State said adoption by gay and lesbian couples would add ‘additional baggage’ for child then took back the statement, saying it was ‘poorly worded.’ Current policy only allows them to adopt children for whom no heterosexual married couple can be found
Regulations governing adoption in Israel make it almost impossible for same-sex couples to adopt children in Israel, an injustice to tens of thousands of loving would-be future Israeli families. Later this week, the Israeli High Court of Justice is set to hear a case filed by our friends at the Israel Religious Action Center (IRAC) and the Association of Israeli Gay Fathers that seeks to end this discrimination.
Yesterday, the Israeli Ministries of Justice and Social Affairs announced their support for the discriminatory status quo. In a shockingly biased statement, the brief filed by the State suggests that children are better off with heterosexual parents because having same-sex parents would add “additional baggage” for the adopted child. (Note: The State later retracted the wording of this statement, but not their intent to leave the discriminatory policy in place.)
A Wider Bridge joins with the Israeli LGBT community to register our support for the plaintiffs in this case, and to condemn the backwards and ill-informed position of the Israeli Ministries. These Ministers need only open their eyes and look around them to see countless examples in Israel (and throughout much of the world) of same-sex couples providing a loving family environment.
There are multiple ironies to these regulations. First, same sex couples are permitted to adopt, but only in cases where is no heterosexual couple willing to adopt the child. In practice, this has translated into same sex couples adopting children with special needs and challenges who cannot otherwise be placed. Thus the State is already entrusting the children who need the most care and love to same-sex parents, yet treats these same parents as second-class citizens in the adoption process. Second, this is a government that makes a point on the world stage of providing a stark contrast between flourishing LGBTQ life in Israel and the dire situation for LGBTQ people in neighboring Arab states. Yet its policy on adoption is a direct contradiction to the equality of Israeli LGBTQ people.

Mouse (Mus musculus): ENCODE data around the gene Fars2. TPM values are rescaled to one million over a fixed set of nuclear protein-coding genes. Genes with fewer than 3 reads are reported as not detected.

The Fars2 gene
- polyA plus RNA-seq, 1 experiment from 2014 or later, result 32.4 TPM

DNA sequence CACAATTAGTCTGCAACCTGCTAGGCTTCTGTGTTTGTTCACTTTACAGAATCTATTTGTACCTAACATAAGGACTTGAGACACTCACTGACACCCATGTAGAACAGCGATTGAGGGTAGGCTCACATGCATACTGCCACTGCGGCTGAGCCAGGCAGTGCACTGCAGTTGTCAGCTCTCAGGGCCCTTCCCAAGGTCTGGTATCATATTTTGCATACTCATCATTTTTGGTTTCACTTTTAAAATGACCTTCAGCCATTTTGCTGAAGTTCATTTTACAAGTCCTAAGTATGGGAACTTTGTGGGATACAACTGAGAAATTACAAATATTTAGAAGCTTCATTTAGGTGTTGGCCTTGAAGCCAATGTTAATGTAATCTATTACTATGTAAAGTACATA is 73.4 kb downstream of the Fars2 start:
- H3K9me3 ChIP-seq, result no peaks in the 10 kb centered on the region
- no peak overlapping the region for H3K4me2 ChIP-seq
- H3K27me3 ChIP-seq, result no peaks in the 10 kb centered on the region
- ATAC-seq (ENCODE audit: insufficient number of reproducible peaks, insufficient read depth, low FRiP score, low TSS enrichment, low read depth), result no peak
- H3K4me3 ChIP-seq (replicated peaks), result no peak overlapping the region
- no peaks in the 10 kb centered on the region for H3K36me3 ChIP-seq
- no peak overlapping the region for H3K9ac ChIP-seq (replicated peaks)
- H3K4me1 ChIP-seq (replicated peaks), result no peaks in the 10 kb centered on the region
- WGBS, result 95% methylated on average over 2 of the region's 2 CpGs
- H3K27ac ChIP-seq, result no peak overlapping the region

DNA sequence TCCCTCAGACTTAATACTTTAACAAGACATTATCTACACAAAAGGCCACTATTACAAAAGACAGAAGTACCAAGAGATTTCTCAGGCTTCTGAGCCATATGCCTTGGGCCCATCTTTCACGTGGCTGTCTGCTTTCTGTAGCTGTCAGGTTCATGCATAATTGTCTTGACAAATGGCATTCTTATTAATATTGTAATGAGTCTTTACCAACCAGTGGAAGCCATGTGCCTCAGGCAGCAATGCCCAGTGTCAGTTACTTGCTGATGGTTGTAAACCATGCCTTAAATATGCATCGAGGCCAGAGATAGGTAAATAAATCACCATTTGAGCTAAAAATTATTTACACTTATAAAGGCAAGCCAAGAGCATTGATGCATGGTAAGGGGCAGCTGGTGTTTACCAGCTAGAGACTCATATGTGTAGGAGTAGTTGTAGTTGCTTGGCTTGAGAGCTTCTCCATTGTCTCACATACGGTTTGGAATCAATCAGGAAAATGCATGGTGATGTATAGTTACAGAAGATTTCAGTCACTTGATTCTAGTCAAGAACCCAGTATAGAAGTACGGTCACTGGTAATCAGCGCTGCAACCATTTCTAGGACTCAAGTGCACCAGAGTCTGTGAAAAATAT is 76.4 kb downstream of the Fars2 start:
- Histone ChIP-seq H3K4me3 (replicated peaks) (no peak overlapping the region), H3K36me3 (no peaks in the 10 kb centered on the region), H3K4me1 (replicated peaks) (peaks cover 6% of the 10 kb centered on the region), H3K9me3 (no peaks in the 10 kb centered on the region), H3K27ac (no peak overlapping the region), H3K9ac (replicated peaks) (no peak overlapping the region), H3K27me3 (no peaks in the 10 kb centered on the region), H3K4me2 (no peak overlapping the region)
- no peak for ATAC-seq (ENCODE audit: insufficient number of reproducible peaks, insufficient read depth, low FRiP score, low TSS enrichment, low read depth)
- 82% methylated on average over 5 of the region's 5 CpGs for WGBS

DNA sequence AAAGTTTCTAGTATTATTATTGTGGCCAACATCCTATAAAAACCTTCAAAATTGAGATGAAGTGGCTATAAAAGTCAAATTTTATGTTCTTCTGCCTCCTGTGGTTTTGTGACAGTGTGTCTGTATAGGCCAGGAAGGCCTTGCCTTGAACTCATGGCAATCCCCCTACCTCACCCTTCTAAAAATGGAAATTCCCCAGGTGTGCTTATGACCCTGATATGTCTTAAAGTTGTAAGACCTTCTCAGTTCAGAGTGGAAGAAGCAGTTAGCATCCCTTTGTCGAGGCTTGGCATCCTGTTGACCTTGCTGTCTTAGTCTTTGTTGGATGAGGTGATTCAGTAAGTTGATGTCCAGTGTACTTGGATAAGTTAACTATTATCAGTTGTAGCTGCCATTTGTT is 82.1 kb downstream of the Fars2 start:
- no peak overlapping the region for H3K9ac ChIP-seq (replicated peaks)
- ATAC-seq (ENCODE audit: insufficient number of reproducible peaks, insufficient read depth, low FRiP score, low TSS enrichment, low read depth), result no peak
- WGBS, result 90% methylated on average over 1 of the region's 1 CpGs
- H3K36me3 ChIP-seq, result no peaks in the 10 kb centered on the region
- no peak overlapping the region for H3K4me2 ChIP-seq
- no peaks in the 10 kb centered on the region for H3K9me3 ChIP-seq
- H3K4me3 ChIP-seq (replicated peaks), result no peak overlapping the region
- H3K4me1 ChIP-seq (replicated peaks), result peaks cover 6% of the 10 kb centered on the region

We call on all our supporters and allies to join with us in condemning this blatantly unfair discrimination and to demand that the Israeli government take the actions needed to reverse it. The position taken by the State is harmful to Israeli society, and, as if another example were needed this month, is yet another instance of the government acting in ways that run counter to the values of most Jewish communities around the world.
The Times of Israel, July 17, 2017: Minister of Welfare and Social Affairs Haim Katz says the state’s refusal to reconsider a law barring same-sex couples from adopting was poorly worded and does not reflect his position on the matter.
“The wording presented to the High Court was a failed formulation and should not have been said,” a statement from Katz’s office says. “The minister has no intention of preventing or denying a certain group from adopting. Continue reading in The Times of Israel
Haaretz, July 16, 2017: The state has informed the High Court of Justice that it will not lift the discriminatory procedures for same-sex couples who want to adopt children in Israel.
The Social Affairs and Justice Ministries told the High Court of its position ahead of the hearing that will be held later this week on a petition asking the court to end the present adoption policy, which discriminates against single-sex and common-law marriage families.
Same-sex couples can currently be approved for adoption, but they are treated unfavorably compared to heterosexual married couples. They can only adopt children for whom no adoptive heterosexual married couple can be found, often those coming from at-risk families. They usually must wait longer to adopt, and once they do, they are considered to be two individual adoptive parents in the eyes of the law. Continue reading in Haaretz